This is a record of using the LEICA compact digital camera C-LUX3.


My first Leica body, purchased as a step up from the EPSON R-D1.
Because of the APS-H sensor size, lenses with viewfinder frames from 24mm to 135mm are good, but lenses wider than 21mn sometimes had trouble framing because they needed to find a viewfinder with a focal length x 1.3.
For example, when using COSINA’s Ultra Wide Heliar 15mm, 15*1.33=19.95mm, so a 21mm viewfinder had to be used.
This sensor size is slightly smaller than the 35mm full size sensor, so the inability to use lenses at their original angle of view is a disadvantage, but the LEICA M9 and later have the advantage of forcibly cutting the peripheral color cast that plagues wide angle lenses with protruding rear elements, such as the Super Angulon and Contax BIOGON lenses. This is an advantage.
Another disadvantage is that the sensor’s IR cutoff is weak, so unless UV/IR filters are provided, magenta casts may occur, which can be troublesome to deal with. To compensate for this, Leica distributed two UV/IR filters of any size.
Since it was not practical to purchase all UV/IR filters, I bought many step-up and step-down rings to use my UV/IR filters with lenses of various filter diameters.
Somewhere along the way, it became a hassle, and I even took pictures without them, but the results were sometimes terrible depending on the subject.
With the release of the M8, a 6-bit code was added to the M lens mount surface, adding the ability to recognize the focal length of the lens from the camera when using a 6-bit code lens.
Since the M8 / M8.2 only required identification by input from the sensor, a 6-bit code was added to the lens and L/M mount adapter by looking at the 6-bit code table. 6-bit code recognition was also based on the viewfinder frame (location of the M mount claw), and the 35/135 mount If a 28mm 6-bit code was added to a 35/135 mount adapter, it would not be recognized.
Since the M9, the focal length can be set from the menu, so the 6-bit code is rarely used anymore. There used to be a difference in used lens prices between lenses with and without 6-bit codes, but now the condition of the lens is given priority, and if the condition is the same, there is almost no difference.
The LEICA M8 was released at an affordable price of 575,000 yen even when new, and as of 2022, the price of the M8 had stopped at around 200,000 yen, but as of 2023, the price has returned to around 300,000 yen. This can only be described as expensive for a digital camera that already has no warranty. The prices of other M-type digital bodies have also generally remained stable at high levels, with the exception of the M typ240, which has been produced in large numbers.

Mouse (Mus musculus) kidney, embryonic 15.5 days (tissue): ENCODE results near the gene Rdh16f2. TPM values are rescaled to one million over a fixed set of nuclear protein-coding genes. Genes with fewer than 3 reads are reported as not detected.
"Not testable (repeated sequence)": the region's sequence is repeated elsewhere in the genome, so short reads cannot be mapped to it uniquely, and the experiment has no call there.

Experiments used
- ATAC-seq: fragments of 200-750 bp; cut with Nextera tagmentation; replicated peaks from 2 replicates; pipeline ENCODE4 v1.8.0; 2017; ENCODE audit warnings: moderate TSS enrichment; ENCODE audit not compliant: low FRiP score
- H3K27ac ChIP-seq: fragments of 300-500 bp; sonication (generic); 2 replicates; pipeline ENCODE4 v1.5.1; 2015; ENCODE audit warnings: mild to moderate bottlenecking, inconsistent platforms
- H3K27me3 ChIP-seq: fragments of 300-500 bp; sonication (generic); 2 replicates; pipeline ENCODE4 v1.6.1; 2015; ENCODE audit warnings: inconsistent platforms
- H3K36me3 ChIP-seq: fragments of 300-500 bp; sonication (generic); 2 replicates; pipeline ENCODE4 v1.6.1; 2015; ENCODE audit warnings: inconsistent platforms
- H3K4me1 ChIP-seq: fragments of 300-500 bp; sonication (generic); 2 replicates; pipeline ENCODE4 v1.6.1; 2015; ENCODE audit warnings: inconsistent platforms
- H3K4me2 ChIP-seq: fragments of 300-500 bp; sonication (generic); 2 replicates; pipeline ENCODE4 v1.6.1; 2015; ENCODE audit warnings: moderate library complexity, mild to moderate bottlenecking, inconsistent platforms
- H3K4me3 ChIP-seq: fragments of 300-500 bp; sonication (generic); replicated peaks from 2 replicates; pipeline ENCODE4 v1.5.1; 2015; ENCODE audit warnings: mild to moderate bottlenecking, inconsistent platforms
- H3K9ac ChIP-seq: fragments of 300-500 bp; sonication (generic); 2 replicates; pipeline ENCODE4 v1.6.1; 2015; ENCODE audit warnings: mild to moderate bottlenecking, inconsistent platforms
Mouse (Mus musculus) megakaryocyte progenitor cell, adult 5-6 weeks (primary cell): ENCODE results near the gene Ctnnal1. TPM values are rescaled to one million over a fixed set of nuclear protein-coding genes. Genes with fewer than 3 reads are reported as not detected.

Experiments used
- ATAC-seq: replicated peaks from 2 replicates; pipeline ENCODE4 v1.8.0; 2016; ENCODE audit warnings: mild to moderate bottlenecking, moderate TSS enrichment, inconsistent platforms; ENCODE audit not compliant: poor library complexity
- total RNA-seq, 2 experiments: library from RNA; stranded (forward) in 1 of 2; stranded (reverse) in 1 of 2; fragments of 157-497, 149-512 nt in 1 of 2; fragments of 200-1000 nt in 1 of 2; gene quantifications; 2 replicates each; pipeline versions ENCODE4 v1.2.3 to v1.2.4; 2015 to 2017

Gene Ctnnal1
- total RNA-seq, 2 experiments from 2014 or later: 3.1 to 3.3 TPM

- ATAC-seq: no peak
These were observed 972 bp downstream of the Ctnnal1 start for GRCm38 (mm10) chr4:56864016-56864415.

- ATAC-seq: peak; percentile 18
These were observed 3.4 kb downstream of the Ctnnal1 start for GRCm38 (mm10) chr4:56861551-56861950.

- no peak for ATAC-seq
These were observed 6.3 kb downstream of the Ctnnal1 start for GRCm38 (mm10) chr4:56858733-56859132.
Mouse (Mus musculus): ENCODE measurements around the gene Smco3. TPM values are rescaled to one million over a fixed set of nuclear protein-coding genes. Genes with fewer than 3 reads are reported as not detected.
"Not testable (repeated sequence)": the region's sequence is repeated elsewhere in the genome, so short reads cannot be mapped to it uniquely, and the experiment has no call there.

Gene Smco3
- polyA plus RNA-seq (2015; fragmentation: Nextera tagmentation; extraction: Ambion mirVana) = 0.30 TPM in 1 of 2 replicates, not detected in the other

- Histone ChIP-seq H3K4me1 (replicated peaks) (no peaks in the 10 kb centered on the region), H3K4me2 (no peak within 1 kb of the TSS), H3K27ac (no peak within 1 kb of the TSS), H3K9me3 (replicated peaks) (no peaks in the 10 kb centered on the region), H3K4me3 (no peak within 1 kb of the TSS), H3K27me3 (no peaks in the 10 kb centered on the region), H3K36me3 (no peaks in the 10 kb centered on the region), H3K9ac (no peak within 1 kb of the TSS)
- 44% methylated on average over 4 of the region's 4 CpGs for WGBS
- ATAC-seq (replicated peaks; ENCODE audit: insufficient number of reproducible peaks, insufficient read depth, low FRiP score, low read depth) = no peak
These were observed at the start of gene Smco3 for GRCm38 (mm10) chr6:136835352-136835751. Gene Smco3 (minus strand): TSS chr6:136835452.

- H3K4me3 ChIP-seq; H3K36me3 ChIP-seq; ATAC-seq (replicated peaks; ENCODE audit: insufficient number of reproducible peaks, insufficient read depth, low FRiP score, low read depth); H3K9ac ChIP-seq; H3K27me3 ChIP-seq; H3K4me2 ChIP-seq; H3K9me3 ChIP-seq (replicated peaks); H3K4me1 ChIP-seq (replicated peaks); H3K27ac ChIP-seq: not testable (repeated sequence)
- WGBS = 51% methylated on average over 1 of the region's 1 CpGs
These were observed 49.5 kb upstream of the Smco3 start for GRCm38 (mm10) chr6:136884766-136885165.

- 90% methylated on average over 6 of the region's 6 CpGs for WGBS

The LCD on the back of the camera is for settings, and there is no live view, and even if you zoom in on the results of a shot, you cannot see the focus, so I always used it with the preview off. I always used it with the preview off, as it does not allow me to see the focus even if I zoom in on the result of the shot.

The shutter of the LEICA M8 has a high-speed mechanical shutter that can shutter at speeds up to 1/8000, so it makes a loud metallic sound compared to today’s digital M cameras, a sound that would make a timid cat run away. The viewfinder is smaller than the EPSON R-D1’s isometric viewfinder, with a magnification of 0.68x, but it is sufficiently easy to read.
The ISO sensitivity is 160 for normal use, 320 for noise, 640 for noise, and 1250 for roughness, but it can be used in some cases if the scene is chosen.
The A mode is practical for shooting, and when you want to adjust the shutter speed, you can use the shutter dial to directly change the desired shutter speed, rather than the Japanese method of adding or subtracting the exposure.

It is equipped with a 10.3 megapixel CCD sensor made by KODAK.
The camera size is a little thicker than the film M Leica, but it fully embodies the M Leica.
The battery charger of the M8 is very large; it has been called the Compact Charger since the M8.2 and has been downsized.
It supports 4GB SD cards, but it is almost impossible to find 4GB SD cards on the market, as the only 4GB cards on the market are SDHC cards, so you should expect to use only 2GB SD cards.
The M8’s raw-DNG file is 10.6 MByte, so a 2 GB SD card can take less than 200 shots if you shoot raw only.

Effective Pixels10.3-Megapixels
Lens mountLEICA M mount with 6bit code
Image sensorAPS-H Size (27 x 18mm)
Kodak KAF10500
Back LCD2.5 LCD monitor23Mega pixcel
Finder magnification 0.68
Max shutter speed1/8000
Record mediaSD card4GB SD card available
Battery Leica 14464Battery(Ads by Rakuten)
Size(mm)0W x H x D 139x80x37mm
Weight(g)545 (Body +battery)


  • LEICA M8/M8.2/M9/M9-P Hand Grip (replace bottom cover)
  • Thumbs Up(Common to M8/M8.2/M9/M9-P)

Model History

Model nameR-D1M8M8.2M9
Effective Pixels6.1-Megapixcels10.3-Megapixels18.0-Megapixels
Image sensorSony sensorKodak KAF10500KAF-18500
Sensor sizeAPS-C
23.7 x 15.6mm
APS-H Size
27 x 18mm
35mm Fullsize
35.8 × 23.9 mm 
Back LCD2.02.5
Finder magnification 10.680.68
Max shutter speed1/20001/80001/40001/4000
BatteryEPALB1 Leica 14464
Recored mediaSDSDSDSDHC
Release date2004.7.302006.112008.92011.6.30
Size(mm)142.0 x 88.5 x 39.5139 x 80 x 37

Reference links



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